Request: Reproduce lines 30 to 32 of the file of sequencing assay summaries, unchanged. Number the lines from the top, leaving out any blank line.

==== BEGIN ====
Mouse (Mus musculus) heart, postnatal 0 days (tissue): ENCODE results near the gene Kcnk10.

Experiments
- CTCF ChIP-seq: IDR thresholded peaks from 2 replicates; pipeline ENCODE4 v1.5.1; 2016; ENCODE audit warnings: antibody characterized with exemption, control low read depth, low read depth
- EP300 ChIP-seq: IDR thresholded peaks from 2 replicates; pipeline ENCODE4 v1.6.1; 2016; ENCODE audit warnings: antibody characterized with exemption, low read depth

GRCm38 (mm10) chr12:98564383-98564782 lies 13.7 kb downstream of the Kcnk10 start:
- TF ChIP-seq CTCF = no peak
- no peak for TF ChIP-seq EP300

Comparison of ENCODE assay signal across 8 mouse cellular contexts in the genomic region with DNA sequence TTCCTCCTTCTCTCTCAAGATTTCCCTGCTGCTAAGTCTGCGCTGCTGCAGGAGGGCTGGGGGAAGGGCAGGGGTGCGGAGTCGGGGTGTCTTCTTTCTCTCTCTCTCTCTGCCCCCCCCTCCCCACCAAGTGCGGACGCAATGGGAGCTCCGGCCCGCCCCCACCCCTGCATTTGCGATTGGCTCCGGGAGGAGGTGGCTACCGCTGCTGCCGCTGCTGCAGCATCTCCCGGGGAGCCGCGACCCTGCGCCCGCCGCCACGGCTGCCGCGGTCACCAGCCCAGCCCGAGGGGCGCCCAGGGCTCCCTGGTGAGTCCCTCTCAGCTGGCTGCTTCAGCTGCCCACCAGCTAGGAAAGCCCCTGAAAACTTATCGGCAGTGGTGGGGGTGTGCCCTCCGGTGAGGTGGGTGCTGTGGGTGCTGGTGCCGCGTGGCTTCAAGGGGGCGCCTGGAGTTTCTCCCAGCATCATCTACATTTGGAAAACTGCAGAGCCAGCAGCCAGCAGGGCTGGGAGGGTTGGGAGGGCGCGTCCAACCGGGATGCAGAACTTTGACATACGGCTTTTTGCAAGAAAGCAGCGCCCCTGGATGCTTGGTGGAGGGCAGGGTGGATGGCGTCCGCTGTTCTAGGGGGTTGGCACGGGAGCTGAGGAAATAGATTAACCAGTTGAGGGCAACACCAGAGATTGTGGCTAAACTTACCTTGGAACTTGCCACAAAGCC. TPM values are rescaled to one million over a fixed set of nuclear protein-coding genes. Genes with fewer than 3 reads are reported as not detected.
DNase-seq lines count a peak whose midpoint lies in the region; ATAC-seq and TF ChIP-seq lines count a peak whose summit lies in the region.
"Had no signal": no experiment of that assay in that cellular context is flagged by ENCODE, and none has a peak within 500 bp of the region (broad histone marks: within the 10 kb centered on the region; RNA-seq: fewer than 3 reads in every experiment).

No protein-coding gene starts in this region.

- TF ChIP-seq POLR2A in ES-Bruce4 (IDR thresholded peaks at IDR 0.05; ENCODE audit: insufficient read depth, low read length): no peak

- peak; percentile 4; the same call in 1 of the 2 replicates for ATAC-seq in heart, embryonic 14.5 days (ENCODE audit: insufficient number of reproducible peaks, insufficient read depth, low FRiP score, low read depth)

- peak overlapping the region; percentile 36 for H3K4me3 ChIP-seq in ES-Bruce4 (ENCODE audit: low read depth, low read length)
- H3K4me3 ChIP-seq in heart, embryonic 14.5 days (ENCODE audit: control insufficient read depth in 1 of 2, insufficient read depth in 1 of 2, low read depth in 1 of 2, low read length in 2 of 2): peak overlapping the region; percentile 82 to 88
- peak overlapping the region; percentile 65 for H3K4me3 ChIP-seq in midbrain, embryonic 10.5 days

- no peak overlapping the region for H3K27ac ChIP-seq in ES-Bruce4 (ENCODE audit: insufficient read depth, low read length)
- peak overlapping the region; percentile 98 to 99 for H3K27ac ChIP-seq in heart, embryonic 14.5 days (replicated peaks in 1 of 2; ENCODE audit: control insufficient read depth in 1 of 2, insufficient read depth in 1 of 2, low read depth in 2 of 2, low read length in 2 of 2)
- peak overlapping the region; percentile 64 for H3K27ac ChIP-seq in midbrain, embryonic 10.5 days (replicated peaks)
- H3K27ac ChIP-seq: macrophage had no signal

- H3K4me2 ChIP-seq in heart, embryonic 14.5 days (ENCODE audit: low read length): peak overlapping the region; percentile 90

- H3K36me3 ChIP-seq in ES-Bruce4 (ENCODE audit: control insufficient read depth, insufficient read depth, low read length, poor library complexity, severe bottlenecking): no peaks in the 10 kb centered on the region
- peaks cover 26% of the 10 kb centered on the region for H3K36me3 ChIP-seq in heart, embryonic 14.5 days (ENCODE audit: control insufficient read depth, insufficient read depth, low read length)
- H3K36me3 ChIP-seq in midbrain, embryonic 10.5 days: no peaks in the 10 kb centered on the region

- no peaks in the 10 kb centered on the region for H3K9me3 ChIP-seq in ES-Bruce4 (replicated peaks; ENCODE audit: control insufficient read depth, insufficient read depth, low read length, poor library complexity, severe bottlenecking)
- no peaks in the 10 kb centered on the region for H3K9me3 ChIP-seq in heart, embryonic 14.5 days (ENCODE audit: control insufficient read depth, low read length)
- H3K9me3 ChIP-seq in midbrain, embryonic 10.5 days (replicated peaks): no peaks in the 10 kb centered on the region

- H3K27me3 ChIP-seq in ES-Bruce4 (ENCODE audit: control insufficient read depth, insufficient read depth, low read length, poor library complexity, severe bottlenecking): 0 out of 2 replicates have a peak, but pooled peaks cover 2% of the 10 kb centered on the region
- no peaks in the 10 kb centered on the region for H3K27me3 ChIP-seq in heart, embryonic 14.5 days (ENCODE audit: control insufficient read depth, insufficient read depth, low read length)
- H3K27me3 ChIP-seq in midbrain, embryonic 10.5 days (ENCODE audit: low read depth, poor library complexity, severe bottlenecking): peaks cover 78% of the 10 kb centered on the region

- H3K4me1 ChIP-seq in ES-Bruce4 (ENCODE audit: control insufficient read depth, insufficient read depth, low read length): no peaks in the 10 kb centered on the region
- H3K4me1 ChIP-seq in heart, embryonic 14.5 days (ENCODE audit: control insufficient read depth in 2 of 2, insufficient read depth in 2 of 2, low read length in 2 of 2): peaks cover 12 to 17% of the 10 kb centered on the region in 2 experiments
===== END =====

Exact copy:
- H3K27me3 ChIP-seq in midbrain, embryonic 10.5 days (ENCODE audit: low read depth, poor library complexity, severe bottlenecking): peaks cover 78% of the 10 kb centered on the region

- H3K4me1 ChIP-seq in ES-Bruce4 (ENCODE audit: control insufficient read depth, insufficient read depth, low read length): no peaks in the 10 kb centered on the region
- H3K4me1 ChIP-seq in heart, embryonic 14.5 days (ENCODE audit: control insufficient read depth in 2 of 2, insufficient read depth in 2 of 2, low read length in 2 of 2): peaks cover 12 to 17% of the 10 kb centered on the region in 2 experiments